Of course with any plan—no matter how commonsense—doubts will emerge.

How do we pay for it? Fortunately, equal access to justice does not come with a high price tag. Compared to the massive bureaucracies and costs in many corners of the executive branch, the entire third branch of government is 0.2 percent of the federal budget. And placed against the trillions Congress has recently spent providing COVID-19 relief to millions of Americans, the modest cost to expand the federal judiciary is minuscule. Nevertheless, there are several ways to potentially offset the price, including a small filing fee increase for a limited number of litigants or taking some of the tens of millions that the federal courts collect every year for its paywall around most public court filings.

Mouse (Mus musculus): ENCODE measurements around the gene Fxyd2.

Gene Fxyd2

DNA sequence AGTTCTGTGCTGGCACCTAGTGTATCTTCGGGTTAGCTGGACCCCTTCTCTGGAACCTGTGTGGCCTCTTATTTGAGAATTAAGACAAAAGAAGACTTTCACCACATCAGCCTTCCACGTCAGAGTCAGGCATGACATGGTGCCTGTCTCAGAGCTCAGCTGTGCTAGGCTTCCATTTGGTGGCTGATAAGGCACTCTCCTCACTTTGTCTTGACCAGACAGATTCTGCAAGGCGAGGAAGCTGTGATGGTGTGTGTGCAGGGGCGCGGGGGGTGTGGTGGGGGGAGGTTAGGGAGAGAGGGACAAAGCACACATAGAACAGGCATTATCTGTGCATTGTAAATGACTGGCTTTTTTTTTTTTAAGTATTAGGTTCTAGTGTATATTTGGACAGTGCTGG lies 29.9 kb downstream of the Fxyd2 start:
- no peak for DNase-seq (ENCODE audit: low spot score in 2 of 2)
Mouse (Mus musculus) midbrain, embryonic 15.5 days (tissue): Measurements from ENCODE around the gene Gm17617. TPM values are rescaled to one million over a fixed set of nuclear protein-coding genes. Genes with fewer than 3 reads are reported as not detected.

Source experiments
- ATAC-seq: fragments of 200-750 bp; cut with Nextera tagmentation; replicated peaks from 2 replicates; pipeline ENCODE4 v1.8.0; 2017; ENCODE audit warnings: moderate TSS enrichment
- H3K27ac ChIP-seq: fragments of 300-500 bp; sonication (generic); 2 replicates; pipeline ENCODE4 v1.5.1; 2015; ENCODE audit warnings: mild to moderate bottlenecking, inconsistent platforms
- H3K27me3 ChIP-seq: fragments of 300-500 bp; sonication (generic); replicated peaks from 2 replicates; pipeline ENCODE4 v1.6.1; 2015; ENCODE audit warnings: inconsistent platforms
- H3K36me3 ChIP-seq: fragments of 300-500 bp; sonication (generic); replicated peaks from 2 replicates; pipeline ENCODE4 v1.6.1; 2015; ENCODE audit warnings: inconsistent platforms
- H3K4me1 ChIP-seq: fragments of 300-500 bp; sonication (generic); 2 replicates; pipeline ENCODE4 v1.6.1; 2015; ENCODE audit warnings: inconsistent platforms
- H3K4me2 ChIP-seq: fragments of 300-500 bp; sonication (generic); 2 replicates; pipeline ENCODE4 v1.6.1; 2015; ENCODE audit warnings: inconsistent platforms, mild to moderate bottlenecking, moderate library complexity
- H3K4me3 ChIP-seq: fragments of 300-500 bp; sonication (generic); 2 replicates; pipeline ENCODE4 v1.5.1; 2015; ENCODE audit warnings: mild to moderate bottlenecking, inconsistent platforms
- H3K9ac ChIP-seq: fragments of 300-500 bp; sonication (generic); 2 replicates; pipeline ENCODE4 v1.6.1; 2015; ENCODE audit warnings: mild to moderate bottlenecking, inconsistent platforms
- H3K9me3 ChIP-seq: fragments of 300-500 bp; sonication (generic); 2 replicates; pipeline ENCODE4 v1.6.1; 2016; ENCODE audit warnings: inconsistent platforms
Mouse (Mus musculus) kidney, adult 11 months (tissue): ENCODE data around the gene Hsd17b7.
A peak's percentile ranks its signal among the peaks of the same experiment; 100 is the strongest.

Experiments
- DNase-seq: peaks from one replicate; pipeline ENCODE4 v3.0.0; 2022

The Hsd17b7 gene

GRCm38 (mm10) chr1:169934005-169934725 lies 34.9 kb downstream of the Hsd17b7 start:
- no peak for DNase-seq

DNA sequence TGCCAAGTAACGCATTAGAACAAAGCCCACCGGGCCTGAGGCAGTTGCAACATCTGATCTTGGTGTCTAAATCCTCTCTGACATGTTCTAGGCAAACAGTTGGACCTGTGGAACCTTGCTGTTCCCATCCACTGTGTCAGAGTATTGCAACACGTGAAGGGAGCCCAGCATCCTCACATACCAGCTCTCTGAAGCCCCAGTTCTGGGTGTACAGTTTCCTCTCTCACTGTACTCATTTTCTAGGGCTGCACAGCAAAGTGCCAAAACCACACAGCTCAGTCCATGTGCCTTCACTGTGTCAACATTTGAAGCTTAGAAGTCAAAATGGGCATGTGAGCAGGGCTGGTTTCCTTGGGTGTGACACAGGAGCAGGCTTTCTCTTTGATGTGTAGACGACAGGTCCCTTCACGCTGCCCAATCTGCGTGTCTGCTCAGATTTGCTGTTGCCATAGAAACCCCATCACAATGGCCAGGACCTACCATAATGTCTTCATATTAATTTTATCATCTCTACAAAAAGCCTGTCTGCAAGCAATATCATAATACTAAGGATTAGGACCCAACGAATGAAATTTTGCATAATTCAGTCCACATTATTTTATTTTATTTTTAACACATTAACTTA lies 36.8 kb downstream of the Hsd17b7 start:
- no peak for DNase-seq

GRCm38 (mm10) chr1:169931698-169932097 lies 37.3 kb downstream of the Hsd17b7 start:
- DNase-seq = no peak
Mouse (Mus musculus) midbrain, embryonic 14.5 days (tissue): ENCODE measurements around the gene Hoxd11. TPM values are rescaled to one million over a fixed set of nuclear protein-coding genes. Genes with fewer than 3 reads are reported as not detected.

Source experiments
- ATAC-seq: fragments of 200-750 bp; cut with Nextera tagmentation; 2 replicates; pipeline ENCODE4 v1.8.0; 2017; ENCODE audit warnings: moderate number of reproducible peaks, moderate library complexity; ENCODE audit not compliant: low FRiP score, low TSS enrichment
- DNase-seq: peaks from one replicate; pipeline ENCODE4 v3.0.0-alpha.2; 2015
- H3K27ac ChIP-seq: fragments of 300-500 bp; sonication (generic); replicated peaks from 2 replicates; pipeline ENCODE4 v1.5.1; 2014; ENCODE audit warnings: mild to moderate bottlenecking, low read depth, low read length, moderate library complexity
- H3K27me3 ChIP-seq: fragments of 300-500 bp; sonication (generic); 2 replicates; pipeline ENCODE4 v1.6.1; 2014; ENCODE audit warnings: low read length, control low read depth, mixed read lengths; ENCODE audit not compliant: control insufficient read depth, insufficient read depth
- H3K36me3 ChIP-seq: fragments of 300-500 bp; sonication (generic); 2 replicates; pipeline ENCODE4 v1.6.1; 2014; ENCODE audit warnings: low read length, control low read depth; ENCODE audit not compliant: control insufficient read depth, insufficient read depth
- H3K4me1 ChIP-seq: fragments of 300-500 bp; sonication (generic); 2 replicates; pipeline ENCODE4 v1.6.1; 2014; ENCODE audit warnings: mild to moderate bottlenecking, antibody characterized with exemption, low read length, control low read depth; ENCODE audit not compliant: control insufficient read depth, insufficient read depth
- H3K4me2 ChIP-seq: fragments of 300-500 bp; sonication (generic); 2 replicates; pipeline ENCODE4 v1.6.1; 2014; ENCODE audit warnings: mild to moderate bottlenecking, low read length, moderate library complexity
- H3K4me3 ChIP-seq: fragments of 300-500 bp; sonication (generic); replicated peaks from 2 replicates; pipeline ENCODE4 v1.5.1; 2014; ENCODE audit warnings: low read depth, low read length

Another concern: How could this be abused across the political aisle? Some Democrats may fear that President Trump would use the upcoming lame-duck session to nominate judges for seats not available until 2021—potentially after his only term in office. Democrats may cite the recent confirmation of Justin Walker as precedent. Walker was notably confirmed in June for a seat on the influential U.S. Court of Appeals for the D.C. Circuit which is not open until September. While confirming a slew of judges during a lame-duck for judicial seats that do not currently exist would present a number of headaches, there is a simple solution—a public commitment not to hold any hearings for these 2021 seats until the next Congress. If such a simple handshake agreement is impossible, then the Senate is even more trouble than we thought.

Increasing the number of federal judgeships is a bipartisan proposal, and the political calendar suggests now is the time to act. The upcoming weeks could help determine whether Congress is serious about solving the current judicial capacity crisis.